Then Saturday 25th June found us in Devizes, Wiltshire, for the more-or-less annual Dorset Tour, renamed this year the not-the-Dorset-tour on account of not being in Dorset. Instead, Jerry had masterminded a great weekend based at an excellent campsite just outside Devizes, at the bottom of the infamous Caen Hill flight of locks on the Kennet and Avon canal. After torrential rain overnight on the Friday the omens weren't too promising for weekend dancing but this is BB after all, on whom legend still has it that it never rains, even when it does. So after a climb up the hill from the campsite, the 12 dancers present started the dancing in the puddles at Devizes Wharf, though as the day wore on the sun came out, and the rest of the weekend was beautiful. After dancing by the Market Cross in town, we were invited across to the Pelican Inn, busy celebrating its 57th birthday. After performing one dance for the delighted landlady (but no-one else) in the rather cramped side garden, one of the locals organised a whip round inside the bar amongst people who hadn't been watching, and duly presented us with £5.60 - more money than we usually get from people who have actually been watching so there's a lesson for us there somewhere....

In the afternoon we had 2 good spots in The Brittox shopping street, before returning to the campsite for Pimms, G&Ts, nibbles, and a cake brought by Sue's Bob in honour of her birthday. This was immaculately presented to her with lit sparklers on top - but these were tough to blow out, as Sue quickly discovered. Later on we trekked across some fields to nearby Rowde and the Cross Keys pub - an inspired choice from Jerry, as after some good dancing outside, including a Coconuts with a few locals and other halves, we made our way to the big function room at the back of the pub. There, we were served various splendid food, after which the tables were cleared away and we were able to use their skittle alley. Everyone was divided into 2 teams according to birthdays, and after each team had won one game, the third deciding one came down to a nailbiting finish where Roy, on behalf of the second half of the year, needed 8 or more with his 3 skittles to win the match. The first ball scattered 5 - a good start. The second knocked down 2 more - good, but not good enough, and the remaining 2 skittles were frustratingly a little way apart from each other. But Roy matter-of-factly took aim, nonchalantly bowled - and the last ball of the evening caught the extreme edge of one of the skittles, and knocked it directly into the other one - both down and a victory!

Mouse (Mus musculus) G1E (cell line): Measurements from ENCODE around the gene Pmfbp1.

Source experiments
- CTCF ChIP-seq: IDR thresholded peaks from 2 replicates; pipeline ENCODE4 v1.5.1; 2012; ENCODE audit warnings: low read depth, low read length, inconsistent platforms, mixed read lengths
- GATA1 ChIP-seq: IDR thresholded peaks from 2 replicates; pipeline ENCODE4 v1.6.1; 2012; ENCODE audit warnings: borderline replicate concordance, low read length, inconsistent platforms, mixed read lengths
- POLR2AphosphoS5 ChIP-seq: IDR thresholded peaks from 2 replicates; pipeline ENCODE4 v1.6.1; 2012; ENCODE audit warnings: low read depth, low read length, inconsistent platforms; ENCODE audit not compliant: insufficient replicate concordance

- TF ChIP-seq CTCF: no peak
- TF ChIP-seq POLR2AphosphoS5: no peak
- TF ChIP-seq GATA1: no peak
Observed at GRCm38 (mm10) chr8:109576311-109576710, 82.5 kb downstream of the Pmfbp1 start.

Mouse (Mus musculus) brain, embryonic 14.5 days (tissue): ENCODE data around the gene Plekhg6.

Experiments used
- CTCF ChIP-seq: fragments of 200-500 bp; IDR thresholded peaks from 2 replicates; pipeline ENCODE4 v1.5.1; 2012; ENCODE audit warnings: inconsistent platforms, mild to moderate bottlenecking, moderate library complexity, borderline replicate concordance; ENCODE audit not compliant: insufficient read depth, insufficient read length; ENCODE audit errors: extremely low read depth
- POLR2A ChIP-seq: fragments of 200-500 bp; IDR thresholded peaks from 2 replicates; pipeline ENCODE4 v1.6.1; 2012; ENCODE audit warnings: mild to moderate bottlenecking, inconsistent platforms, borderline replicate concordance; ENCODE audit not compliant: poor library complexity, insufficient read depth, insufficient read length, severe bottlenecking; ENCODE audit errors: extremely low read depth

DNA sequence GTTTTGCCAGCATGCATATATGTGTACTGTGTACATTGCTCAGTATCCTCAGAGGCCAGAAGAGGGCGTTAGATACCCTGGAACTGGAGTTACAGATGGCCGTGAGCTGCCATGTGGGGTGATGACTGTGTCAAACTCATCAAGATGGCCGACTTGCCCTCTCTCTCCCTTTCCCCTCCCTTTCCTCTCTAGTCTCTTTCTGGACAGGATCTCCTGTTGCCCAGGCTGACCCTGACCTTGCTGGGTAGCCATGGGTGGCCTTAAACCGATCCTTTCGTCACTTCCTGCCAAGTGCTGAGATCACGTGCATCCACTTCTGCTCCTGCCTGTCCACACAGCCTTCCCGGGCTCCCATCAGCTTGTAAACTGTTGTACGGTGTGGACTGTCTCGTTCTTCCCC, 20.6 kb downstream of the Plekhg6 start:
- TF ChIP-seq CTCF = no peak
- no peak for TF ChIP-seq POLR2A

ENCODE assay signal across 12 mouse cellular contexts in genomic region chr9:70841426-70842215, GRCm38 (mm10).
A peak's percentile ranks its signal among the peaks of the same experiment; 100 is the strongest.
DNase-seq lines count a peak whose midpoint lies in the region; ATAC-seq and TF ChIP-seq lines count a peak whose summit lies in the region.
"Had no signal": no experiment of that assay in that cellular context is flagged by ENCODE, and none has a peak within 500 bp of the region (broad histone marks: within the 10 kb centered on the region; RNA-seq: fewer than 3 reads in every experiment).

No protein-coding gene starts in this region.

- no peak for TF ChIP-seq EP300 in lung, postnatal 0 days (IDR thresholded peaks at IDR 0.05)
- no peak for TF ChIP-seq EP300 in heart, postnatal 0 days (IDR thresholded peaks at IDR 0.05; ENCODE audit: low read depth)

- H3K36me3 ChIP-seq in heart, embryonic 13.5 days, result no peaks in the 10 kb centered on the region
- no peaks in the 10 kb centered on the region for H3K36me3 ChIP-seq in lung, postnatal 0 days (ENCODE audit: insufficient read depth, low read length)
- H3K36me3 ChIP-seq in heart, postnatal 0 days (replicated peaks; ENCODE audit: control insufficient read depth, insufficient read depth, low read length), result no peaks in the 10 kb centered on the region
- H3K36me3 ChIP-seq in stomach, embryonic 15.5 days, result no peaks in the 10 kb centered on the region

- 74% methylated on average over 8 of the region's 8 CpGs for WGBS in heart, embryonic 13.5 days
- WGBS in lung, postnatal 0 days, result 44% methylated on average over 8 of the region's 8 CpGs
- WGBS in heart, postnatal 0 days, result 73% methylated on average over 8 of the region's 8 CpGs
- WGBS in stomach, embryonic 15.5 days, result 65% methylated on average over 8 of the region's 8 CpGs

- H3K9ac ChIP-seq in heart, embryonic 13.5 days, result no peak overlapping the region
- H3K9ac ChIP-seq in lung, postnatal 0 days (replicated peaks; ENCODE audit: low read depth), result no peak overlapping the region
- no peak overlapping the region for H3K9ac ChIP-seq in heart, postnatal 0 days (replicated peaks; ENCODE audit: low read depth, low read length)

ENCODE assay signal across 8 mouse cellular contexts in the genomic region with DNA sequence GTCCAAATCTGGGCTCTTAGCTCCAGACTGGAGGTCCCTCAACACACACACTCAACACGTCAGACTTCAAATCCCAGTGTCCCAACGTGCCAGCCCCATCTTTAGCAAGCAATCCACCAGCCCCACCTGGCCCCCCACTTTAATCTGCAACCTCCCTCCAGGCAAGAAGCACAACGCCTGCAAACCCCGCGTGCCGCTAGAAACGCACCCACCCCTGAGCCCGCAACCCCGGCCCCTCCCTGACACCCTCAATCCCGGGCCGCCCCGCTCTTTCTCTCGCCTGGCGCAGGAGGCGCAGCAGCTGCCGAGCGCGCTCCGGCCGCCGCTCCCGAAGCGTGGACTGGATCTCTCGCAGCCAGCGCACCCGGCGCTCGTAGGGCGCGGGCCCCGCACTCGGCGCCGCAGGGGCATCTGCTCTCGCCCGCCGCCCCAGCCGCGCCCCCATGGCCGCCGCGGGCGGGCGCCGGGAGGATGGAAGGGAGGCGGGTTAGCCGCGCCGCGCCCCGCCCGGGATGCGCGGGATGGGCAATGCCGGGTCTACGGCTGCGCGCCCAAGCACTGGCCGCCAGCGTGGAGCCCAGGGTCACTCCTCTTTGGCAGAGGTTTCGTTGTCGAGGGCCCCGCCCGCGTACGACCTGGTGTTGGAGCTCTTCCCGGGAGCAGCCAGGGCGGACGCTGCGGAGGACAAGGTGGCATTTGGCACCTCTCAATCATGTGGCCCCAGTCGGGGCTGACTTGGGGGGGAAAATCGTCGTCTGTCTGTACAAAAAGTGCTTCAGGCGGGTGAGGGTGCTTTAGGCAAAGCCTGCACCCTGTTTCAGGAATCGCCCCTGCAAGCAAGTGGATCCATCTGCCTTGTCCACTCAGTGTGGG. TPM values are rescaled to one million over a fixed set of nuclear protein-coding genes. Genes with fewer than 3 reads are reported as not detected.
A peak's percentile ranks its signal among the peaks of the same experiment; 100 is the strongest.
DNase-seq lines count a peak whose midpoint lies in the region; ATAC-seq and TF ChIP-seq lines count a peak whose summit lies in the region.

The next day we moved on to Lacock, a charming rural village not far from Chippenham owned by the National Trust and untouched by modern development, where we had an excellent day of dancing and picnicking (and the odd game of morris stick cricket) in glorious sunshine - in fact it turned out to be the hottest day of the year so far. Again with a big number of dancers we were able to put up 2 sets for several dances, and developed for the first time competitive Jolly Jockey Sticks where the 2 sets competed to drop the least number of sticks (2-1 on the first attempt, then a narrow 1-0 on the second in front of the National Trust tea shop). The weekend concluded with a high spirited Knees Up, which ended with Jerry wrestling young Mark to the ground for some alleged misdemeanour - you just wait Jerry, in a few years he'll be bigger than you......

Next up on the 7th July was a good night out with Customs and Exiles, once again at the Frog and Wicket at Eversley. But our next event came at the end of July with a short trip to Bricquebec in Normandy, along with Windsor Morris, and based at the very large house there belonging to Cherry and Peter from Windsor. For this, BB managed to field 9 dancers plus our 2 musicians, helped though by some of the family ties between the 2 sides. Our dancing took place on the Saturday and Sunday at a number of different places, all of which had been very ably organised by Peter. The teams started with a good reception on the Saturday morning at the Bar du Port in Carteret, helped by some decent sunshine and dodgy translation of dance names into French (many thanks, Google translator). In the afternoon there was more dancing at a wooded garden in Brix before another fabulous dinner chez Cherry courtesy again of Peter and Ralph. This was followed later by a completely incomprehensible game of Uno with a lot of people, far too many cards and several rules very few understood e.g. exactly when it was possible to do the "snappity wap-wap" play popularised by Will M. Next day we set off for a working windmill at Fierville-les-Mines, dancing to an initially sparse audience, but including a tour and explanation of the windmill's inner workings - very interesting though the work was a bit of a grind. Most people then headed for the kite festival on the beach at Barneville (very impressive) before afternoon performances outside a local biscuit factory - it didn't sound that promising but turned out to be a major local attraction. We seemed to go down well, to the extent we were plied with cups of tea and free boxes of biscuits - very Windsor-y sorts of gifts but very welcome nonetheless. Overall a very successful trip, with the team's favourite dance names for the weekend being 'La Vieille jeté jusqu'à', 'Sucer Le Singe',  'Roue de la Fortune', and probably favourite of all 'L'autoroute du diable!'. Nous sommes impatients à l'autre visite!